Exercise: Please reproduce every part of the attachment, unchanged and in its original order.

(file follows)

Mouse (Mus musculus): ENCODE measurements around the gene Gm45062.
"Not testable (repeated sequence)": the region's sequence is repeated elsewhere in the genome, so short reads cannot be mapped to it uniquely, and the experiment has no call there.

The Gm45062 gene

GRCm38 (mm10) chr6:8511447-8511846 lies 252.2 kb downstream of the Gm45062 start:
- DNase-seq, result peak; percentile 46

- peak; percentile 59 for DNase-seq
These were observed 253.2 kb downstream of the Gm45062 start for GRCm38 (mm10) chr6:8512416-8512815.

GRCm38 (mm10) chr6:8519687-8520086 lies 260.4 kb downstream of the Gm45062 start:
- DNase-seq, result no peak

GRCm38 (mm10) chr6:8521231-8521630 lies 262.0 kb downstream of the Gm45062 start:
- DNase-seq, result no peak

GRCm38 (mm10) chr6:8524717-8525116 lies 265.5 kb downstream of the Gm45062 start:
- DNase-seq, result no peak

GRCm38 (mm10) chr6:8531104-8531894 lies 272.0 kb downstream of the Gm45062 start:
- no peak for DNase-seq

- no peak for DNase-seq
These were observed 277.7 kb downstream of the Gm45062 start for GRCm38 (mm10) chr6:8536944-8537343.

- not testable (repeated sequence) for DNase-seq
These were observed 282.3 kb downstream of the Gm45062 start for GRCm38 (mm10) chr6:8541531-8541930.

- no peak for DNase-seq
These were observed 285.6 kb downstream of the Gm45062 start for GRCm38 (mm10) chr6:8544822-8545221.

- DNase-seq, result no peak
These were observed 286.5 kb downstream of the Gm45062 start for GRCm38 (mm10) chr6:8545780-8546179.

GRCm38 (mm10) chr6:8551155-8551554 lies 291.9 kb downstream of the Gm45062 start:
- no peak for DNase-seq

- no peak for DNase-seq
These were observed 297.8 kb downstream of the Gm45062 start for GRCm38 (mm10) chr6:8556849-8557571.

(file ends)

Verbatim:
Mouse (Mus musculus): ENCODE measurements around the gene Gm45062.
"Not testable (repeated sequence)": the region's sequence is repeated elsewhere in the genome, so short reads cannot be mapped to it uniquely, and the experiment has no call there.

The Gm45062 gene

GRCm38 (mm10) chr6:8511447-8511846 lies 252.2 kb downstream of the Gm45062 start:
- DNase-seq, result peak; percentile 46

- peak; percentile 59 for DNase-seq
These were observed 253.2 kb downstream of the Gm45062 start for GRCm38 (mm10) chr6:8512416-8512815.

GRCm38 (mm10) chr6:8519687-8520086 lies 260.4 kb downstream of the Gm45062 start:
- DNase-seq, result no peak

GRCm38 (mm10) chr6:8521231-8521630 lies 262.0 kb downstream of the Gm45062 start:
- DNase-seq, result no peak

GRCm38 (mm10) chr6:8524717-8525116 lies 265.5 kb downstream of the Gm45062 start:
- DNase-seq, result no peak

GRCm38 (mm10) chr6:8531104-8531894 lies 272.0 kb downstream of the Gm45062 start:
- no peak for DNase-seq

- no peak for DNase-seq
These were observed 277.7 kb downstream of the Gm45062 start for GRCm38 (mm10) chr6:8536944-8537343.

- not testable (repeated sequence) for DNase-seq
These were observed 282.3 kb downstream of the Gm45062 start for GRCm38 (mm10) chr6:8541531-8541930.

- no peak for DNase-seq
These were observed 285.6 kb downstream of the Gm45062 start for GRCm38 (mm10) chr6:8544822-8545221.

- DNase-seq, result no peak
These were observed 286.5 kb downstream of the Gm45062 start for GRCm38 (mm10) chr6:8545780-8546179.

GRCm38 (mm10) chr6:8551155-8551554 lies 291.9 kb downstream of the Gm45062 start:
- no peak for DNase-seq

- no peak for DNase-seq
These were observed 297.8 kb downstream of the Gm45062 start for GRCm38 (mm10) chr6:8556849-8557571.